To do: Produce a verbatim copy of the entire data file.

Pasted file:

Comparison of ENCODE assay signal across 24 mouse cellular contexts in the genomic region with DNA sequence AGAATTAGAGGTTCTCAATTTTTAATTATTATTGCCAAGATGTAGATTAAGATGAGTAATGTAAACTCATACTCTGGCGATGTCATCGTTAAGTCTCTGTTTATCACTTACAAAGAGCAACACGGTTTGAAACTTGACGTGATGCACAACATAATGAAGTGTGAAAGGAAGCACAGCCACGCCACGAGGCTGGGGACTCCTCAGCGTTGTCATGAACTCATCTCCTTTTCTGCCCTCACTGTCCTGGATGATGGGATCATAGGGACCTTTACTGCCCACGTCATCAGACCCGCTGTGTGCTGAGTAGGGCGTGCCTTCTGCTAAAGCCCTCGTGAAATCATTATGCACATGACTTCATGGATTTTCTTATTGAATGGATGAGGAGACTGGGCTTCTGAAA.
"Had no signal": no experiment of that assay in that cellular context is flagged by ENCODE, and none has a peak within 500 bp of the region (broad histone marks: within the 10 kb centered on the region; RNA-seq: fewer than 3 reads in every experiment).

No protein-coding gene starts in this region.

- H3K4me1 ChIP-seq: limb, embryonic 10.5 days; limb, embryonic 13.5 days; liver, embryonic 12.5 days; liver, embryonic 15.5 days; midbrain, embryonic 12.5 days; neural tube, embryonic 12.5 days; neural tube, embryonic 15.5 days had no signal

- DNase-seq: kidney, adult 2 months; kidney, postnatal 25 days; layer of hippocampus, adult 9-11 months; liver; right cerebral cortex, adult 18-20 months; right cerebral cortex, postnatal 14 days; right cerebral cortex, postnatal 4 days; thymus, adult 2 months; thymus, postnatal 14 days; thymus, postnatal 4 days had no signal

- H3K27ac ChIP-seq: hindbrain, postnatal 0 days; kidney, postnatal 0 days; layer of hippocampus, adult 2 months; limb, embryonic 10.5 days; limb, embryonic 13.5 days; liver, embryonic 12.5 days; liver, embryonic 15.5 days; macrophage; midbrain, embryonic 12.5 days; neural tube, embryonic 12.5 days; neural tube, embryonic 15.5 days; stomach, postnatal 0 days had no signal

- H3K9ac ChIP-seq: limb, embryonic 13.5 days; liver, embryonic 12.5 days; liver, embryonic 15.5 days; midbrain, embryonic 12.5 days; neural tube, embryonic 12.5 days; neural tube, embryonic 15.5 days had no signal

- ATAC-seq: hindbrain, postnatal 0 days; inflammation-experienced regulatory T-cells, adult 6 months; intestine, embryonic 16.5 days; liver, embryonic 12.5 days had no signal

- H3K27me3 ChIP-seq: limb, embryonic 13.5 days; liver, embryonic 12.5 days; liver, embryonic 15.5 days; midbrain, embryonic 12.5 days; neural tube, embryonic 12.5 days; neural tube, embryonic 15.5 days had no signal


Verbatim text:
Comparison of ENCODE assay signal across 24 mouse cellular contexts in the genomic region with DNA sequence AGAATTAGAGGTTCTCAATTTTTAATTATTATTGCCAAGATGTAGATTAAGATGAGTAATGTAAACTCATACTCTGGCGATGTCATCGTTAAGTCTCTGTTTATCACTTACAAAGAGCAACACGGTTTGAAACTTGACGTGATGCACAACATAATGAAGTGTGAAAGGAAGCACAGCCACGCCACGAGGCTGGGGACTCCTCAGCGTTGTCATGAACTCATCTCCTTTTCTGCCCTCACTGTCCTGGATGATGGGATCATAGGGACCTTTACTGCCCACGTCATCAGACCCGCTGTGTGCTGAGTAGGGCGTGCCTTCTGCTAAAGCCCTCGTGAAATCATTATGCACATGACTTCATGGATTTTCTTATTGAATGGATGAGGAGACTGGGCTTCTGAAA.
"Had no signal": no experiment of that assay in that cellular context is flagged by ENCODE, and none has a peak within 500 bp of the region (broad histone marks: within the 10 kb centered on the region; RNA-seq: fewer than 3 reads in every experiment).

No protein-coding gene starts in this region.

- H3K4me1 ChIP-seq: limb, embryonic 10.5 days; limb, embryonic 13.5 days; liver, embryonic 12.5 days; liver, embryonic 15.5 days; midbrain, embryonic 12.5 days; neural tube, embryonic 12.5 days; neural tube, embryonic 15.5 days had no signal

- DNase-seq: kidney, adult 2 months; kidney, postnatal 25 days; layer of hippocampus, adult 9-11 months; liver; right cerebral cortex, adult 18-20 months; right cerebral cortex, postnatal 14 days; right cerebral cortex, postnatal 4 days; thymus, adult 2 months; thymus, postnatal 14 days; thymus, postnatal 4 days had no signal

- H3K27ac ChIP-seq: hindbrain, postnatal 0 days; kidney, postnatal 0 days; layer of hippocampus, adult 2 months; limb, embryonic 10.5 days; limb, embryonic 13.5 days; liver, embryonic 12.5 days; liver, embryonic 15.5 days; macrophage; midbrain, embryonic 12.5 days; neural tube, embryonic 12.5 days; neural tube, embryonic 15.5 days; stomach, postnatal 0 days had no signal

- H3K9ac ChIP-seq: limb, embryonic 13.5 days; liver, embryonic 12.5 days; liver, embryonic 15.5 days; midbrain, embryonic 12.5 days; neural tube, embryonic 12.5 days; neural tube, embryonic 15.5 days had no signal

- ATAC-seq: hindbrain, postnatal 0 days; inflammation-experienced regulatory T-cells, adult 6 months; intestine, embryonic 16.5 days; liver, embryonic 12.5 days had no signal

- H3K27me3 ChIP-seq: limb, embryonic 13.5 days; liver, embryonic 12.5 days; liver, embryonic 15.5 days; midbrain, embryonic 12.5 days; neural tube, embryonic 12.5 days; neural tube, embryonic 15.5 days had no signal